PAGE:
Alpha Lipoic Acid and Neuropathy - dummies

By Toby Smithson, Alan L. Rubin

Alpha lipoic acid has been examined in relation to diabetes from several different angles. Since many facets of diabetes, and the common complications of diabetes, have a foundation in oxidative stress, this powerful antioxidant has been a candidate for improving insulin sensitivity, damage to arteries and blood vessels, and damage to nerves.

Some studies have, in fact, shown improvements to insulin sensitivity, glucose uptake into cells, and to A1C levels in patients treated with higher dose of alpha lipoic acid. The clearest benefit, however, has been in reducing the symptoms of diabetic neuropathy, or nerve pain.

In Germany, for instance, high doses of alpha lipoic acid are routinely used as a treatment for neuropathy. Unfortunately, improvements to diabetes-related issues are most effective when the compound is administered intravenously, and less effective when taken as a pill.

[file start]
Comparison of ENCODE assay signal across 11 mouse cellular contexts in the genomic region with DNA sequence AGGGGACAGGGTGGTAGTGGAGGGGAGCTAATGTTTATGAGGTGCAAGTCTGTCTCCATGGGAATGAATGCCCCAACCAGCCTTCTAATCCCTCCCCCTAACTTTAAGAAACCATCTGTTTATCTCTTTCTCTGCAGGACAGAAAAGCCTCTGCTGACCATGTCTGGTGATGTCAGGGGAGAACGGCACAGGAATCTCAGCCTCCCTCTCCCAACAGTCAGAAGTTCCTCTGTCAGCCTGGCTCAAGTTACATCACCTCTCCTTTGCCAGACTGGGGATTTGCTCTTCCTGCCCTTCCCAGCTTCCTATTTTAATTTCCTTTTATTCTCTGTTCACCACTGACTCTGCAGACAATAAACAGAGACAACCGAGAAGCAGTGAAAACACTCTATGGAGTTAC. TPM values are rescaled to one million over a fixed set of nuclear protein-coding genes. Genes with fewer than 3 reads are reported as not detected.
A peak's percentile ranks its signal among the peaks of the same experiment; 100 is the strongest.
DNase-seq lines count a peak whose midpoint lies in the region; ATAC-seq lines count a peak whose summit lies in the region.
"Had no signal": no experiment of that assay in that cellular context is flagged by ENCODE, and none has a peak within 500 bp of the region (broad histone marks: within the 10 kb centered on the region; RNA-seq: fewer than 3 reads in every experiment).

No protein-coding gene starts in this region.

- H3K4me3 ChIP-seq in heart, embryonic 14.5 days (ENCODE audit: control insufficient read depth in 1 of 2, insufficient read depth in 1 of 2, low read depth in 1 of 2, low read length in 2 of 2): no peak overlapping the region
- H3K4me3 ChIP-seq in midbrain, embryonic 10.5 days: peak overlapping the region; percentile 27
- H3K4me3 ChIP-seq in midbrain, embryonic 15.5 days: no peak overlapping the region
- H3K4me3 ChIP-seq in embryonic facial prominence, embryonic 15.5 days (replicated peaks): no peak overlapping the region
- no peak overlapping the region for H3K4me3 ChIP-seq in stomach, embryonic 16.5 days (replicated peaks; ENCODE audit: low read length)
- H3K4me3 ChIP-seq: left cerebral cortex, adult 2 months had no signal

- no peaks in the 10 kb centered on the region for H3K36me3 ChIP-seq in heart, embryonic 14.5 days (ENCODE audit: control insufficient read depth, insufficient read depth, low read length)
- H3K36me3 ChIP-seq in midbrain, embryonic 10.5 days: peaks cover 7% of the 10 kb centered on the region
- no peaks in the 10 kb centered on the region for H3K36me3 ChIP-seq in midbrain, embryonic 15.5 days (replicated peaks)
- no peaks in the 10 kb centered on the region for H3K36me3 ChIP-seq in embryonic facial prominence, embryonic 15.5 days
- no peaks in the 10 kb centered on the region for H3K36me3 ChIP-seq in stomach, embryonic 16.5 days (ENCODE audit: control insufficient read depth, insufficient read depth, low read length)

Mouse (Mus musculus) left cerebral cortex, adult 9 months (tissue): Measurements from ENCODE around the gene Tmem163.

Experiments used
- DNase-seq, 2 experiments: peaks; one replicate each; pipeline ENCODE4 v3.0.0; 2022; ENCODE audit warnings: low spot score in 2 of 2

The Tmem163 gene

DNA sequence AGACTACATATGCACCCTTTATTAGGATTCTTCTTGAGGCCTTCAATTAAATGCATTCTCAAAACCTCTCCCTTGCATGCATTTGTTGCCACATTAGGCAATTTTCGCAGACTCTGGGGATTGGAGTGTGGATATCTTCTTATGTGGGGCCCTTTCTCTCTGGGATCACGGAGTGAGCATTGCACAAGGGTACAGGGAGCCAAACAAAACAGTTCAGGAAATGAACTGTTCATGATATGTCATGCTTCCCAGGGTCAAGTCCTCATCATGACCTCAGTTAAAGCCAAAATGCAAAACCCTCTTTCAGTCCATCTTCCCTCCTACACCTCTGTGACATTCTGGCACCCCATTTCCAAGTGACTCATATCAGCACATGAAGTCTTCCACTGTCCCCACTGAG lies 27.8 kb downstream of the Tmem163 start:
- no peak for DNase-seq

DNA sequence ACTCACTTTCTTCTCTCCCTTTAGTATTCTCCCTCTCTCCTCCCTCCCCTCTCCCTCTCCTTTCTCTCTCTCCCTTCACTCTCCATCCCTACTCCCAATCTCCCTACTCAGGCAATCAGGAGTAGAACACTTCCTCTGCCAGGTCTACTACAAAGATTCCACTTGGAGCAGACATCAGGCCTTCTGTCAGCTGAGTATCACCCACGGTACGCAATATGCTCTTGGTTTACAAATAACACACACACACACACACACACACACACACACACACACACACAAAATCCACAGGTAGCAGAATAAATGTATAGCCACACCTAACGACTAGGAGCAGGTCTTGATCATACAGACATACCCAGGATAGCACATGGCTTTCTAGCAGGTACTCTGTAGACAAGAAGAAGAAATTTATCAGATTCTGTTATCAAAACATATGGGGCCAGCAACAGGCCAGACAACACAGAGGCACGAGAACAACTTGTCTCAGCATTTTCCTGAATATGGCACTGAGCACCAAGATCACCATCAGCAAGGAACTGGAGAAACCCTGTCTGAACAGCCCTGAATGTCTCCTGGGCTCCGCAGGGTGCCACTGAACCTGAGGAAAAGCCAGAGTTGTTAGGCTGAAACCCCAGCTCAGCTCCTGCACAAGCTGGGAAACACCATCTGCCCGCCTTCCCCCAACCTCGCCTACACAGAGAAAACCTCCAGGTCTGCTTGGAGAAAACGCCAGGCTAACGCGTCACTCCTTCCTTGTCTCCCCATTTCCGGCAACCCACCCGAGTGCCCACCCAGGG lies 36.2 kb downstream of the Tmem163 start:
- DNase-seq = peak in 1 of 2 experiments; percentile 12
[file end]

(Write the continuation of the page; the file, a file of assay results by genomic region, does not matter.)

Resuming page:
Alpha lipoic acid is a unique antioxidant because it is soluble — it dissolves — in both water and fat. The molecule was identified in the early 1950s from what had been previously known as potato growth factor, an extract from potatoes necessary for some bacteria to grow. Alpha lipoic acid is also involved in the energy cycle, where the energy molecule adenosine triphosphate is produced, and seems to help regenerate the vitamin antioxidants.

Foods containing alpha lipoic acid include potatoes, tomatoes, broccoli, spinach, Brussels sprouts, red meat, liver, and brewer’s yeast. Your body can make alpha lipoic acid, and there is no established recommended daily intake from food or supplements. Unless your doctor recommends a supplement, or concurs with your intentions to supplement with this antioxidant, your best strategy, as always, is to eat a diet which includes a wide variety of foods, especially vegetables.